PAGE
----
Archive for “Features”

Features

Reminiscing in Tempo: Memories and Opinion/Volume One: What is the greatest saxophone solo in the history of jazz?

“Reminiscing in Tempo” is part of a continuing effort to provide Jerry Jazz Musician readers with unique forms of “edu-tainment.” As often as possible, we pose one question via e mail to a small number of prominent and diverse people. The question is designed to provoke a lively response that will potentially include the memories and/or opinion of those solicited.

What is the greatest saxophone solo in the history of jazz?

Featuring Dan Morgenstern, Ishmael Reed, James Carter, Jason Moran, Martha Bayles, Terry Teachout, Kitty Margolis and others…
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Features

Book Review/”Weatherbird,” by Gary Giddins

The world of jazz criticism is enriched every time Gary Giddins brings out a new book, and Weather Bird: Jazz at the Dawn of its Second Century, bulges with riches. The collection is mostly drawn from his recently-ended Village Voice column (also called “Weather Bird”), with the addition of significant essays published elsewhere. Even faithful readers of the Voice will find ample new Giddins material here. […] Continue reading »

Features

Great Encounters #22: Cassius Clay, Malcolm X, and Sam Cooke — the Clay/Sonny Liston fight, Miami, 1964

Excerpted from Dream Boogie: The Triumph of Sam Cooke, by Peter Guralnick

Jerry Brandt got them all tickets for the Clay-Liston fight in Miami on February 25. Allen brought his wife, Betty, Sam took Barbara, and J.W. came by himself, with Allen arranging for accommodations at Miami’s resplendent Fountainebleau Hotel. Allen had already registered and was in his room when Sam arrived, only to be told that there had been a mix-up about the reservations. It was not as blatant as Shreveport,
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Features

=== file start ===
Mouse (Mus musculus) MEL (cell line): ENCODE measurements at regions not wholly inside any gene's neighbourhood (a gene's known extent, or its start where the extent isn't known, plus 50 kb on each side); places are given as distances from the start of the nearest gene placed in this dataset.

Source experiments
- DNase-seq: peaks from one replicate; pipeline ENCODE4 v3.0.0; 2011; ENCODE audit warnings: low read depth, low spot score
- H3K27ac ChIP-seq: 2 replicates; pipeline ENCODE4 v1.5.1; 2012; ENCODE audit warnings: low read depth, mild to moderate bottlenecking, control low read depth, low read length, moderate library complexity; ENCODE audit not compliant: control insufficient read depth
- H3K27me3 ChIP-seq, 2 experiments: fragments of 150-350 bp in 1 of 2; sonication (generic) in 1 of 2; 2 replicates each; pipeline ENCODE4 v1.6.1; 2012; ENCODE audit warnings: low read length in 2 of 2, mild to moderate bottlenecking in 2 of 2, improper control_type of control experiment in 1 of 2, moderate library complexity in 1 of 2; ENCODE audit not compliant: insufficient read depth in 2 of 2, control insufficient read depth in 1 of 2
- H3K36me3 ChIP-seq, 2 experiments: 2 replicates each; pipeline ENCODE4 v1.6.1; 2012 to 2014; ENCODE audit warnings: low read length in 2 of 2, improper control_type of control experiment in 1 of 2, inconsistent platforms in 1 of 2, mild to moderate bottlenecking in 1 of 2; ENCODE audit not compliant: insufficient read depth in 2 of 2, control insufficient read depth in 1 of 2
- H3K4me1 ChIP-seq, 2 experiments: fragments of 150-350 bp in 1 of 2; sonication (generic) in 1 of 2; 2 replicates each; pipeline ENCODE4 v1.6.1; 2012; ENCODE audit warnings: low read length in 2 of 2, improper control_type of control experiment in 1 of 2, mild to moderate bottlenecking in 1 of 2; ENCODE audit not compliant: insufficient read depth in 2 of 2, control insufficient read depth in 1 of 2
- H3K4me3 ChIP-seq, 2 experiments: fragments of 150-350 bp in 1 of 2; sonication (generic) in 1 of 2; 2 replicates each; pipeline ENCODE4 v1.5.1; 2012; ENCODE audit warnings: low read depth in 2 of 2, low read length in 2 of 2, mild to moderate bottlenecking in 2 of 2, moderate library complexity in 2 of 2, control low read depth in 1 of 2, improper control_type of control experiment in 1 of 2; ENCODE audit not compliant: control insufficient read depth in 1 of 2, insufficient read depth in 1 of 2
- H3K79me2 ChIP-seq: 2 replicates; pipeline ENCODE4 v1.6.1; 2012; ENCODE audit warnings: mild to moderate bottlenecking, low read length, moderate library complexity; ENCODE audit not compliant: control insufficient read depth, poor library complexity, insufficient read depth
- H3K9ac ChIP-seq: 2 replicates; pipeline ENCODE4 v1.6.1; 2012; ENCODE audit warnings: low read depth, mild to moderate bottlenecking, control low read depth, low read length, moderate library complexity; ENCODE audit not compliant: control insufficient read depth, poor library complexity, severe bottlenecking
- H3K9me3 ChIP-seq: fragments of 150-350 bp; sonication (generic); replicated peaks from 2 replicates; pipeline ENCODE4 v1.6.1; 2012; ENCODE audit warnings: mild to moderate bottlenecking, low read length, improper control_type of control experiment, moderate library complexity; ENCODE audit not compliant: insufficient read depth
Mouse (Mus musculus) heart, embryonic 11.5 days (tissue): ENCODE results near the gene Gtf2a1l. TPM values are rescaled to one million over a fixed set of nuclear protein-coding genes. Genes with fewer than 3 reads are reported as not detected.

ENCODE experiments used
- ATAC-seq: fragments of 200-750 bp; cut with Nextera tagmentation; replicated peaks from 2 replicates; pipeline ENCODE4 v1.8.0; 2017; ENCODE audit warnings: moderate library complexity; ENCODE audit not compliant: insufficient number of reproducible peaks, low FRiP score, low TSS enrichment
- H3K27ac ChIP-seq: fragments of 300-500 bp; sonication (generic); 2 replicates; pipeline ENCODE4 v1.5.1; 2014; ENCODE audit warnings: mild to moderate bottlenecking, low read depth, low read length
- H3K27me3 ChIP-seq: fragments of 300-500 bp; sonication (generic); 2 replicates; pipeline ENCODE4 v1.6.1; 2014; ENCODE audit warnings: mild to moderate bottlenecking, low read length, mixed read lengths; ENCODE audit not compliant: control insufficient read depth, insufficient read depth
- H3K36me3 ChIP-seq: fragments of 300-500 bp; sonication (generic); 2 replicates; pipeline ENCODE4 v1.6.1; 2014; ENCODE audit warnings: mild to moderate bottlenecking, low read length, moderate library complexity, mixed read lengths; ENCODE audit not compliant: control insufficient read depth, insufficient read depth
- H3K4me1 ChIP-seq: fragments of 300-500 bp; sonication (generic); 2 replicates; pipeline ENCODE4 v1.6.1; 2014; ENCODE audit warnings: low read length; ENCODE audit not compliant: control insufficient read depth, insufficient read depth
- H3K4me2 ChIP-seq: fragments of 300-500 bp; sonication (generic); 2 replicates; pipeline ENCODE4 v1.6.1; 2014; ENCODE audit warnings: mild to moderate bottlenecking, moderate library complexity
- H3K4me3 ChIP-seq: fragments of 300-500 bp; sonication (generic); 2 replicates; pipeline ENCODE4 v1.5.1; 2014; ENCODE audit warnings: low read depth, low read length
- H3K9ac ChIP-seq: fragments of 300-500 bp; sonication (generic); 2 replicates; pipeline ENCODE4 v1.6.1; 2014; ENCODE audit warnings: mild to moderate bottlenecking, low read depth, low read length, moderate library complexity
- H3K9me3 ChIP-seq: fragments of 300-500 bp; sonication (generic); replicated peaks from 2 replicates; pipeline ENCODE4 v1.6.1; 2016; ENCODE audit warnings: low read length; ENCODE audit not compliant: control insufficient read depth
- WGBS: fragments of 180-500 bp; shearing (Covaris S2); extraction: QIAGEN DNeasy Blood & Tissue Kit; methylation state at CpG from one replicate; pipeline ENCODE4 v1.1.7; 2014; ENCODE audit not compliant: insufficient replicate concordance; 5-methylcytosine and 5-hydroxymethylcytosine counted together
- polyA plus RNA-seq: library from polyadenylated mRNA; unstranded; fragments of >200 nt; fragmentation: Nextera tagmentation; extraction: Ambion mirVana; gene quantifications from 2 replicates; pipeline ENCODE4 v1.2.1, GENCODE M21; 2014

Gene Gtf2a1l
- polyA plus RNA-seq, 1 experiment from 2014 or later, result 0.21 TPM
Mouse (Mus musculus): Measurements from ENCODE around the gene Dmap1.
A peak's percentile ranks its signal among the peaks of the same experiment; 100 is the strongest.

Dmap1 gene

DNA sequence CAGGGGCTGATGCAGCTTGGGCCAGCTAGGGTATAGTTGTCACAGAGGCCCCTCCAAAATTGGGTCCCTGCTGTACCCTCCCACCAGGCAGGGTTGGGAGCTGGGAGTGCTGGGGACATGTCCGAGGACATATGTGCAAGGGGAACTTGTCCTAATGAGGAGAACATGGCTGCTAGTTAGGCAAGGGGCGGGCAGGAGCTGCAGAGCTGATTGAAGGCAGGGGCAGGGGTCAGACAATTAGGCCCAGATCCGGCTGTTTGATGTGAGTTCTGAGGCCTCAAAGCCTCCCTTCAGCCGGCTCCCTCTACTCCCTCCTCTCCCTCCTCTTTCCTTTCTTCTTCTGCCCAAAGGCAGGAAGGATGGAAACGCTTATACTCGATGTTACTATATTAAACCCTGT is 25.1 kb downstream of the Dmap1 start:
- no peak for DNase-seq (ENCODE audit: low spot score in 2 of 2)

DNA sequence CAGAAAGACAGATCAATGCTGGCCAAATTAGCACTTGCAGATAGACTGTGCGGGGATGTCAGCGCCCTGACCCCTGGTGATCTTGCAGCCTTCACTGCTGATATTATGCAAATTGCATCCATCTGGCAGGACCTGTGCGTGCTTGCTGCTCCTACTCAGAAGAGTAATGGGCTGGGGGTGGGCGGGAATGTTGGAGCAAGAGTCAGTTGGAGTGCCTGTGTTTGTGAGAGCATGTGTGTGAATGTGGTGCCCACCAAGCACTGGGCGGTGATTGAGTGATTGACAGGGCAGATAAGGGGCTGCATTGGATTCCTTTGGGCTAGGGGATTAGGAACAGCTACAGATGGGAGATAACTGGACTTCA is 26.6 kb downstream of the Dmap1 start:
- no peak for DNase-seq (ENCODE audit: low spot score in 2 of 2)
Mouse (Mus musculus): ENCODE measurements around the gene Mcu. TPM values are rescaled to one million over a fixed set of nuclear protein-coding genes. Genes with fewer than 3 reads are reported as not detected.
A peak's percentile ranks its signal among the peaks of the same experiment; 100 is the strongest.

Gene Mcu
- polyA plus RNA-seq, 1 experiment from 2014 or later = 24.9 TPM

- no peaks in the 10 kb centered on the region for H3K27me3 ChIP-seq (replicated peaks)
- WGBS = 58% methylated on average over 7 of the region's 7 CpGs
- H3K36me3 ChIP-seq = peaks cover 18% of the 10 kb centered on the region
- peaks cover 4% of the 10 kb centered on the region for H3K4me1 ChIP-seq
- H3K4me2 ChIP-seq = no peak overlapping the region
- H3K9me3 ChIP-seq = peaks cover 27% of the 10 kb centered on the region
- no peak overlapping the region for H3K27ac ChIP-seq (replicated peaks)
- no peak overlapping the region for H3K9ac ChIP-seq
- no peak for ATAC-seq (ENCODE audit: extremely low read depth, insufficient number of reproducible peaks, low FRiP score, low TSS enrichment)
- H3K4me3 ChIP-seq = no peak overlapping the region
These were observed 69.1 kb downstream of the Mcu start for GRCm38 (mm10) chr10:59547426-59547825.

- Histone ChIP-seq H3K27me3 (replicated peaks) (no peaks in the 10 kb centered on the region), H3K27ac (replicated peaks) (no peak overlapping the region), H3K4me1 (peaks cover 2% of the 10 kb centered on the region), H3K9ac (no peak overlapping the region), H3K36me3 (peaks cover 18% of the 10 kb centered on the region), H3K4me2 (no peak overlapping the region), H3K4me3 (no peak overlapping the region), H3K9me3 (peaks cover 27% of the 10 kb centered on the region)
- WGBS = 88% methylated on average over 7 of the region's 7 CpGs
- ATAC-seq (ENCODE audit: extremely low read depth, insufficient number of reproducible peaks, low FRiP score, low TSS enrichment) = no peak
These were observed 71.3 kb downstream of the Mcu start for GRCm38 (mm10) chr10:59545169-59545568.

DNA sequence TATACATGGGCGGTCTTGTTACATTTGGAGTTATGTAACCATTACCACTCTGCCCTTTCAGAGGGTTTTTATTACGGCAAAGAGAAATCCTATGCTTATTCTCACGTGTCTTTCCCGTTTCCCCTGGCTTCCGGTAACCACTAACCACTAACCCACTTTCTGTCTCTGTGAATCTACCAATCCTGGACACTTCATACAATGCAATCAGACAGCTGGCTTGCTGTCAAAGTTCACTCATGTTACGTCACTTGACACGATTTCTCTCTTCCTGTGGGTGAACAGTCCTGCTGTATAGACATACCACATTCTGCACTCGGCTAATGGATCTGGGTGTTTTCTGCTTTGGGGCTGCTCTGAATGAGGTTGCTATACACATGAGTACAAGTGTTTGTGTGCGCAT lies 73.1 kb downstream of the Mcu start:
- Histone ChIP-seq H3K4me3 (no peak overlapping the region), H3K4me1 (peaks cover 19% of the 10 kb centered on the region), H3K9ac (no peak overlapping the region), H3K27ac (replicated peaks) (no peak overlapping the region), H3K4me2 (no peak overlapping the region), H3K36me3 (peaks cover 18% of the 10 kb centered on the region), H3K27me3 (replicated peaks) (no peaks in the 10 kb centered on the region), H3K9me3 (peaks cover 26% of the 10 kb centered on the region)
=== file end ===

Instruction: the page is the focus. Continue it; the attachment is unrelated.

Great Encounters #21: The influence of Tommy Dorsey on Frank Sinatra

Excerpted from Tommy Dorsey: Livin’ in a Great Big Way, by Peter Levinson.

With young men being drafted in profusion and some even volunteering for military service, big bands found new venues to work: Army and Air Force bases and Naval stations. With the pre-war and war period having nothing but a favorable effect on the band business, by 1940, dance bands were still big business. Altogether, big bands of every stripe earned one hundred ten million dollars that year.
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Features

Great Encounters #20: When the Minneapolis Lakers played the Harlem Globetrotters; Chicago, 1948

Excerpted from Spinning the Globe: The Rise, Fall, and Return to Greatness of the Harlem Globetrotters, by Ben Green

In 1948, George Mikan, the six-foot-ten center of the Minneapolis Lakers, was dominating the sport like no other big man ever had. When Mikan had first arrived at DePaul University in 1942, he was a clumsy, slow-footed freshman who was so blind (with 20/300 vision) that, even wearing Mr. Magoo glasses, he had to ask teammates to read the game clock. But first-year DePaul coach Ray Meyer recognized the youngster’s fierce competitiveness, and put him through a rigorous, unorthodox, training program: he made him shoot thousands of hook shots with either hand, hired a female dance instructor to improve his footwork,
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Features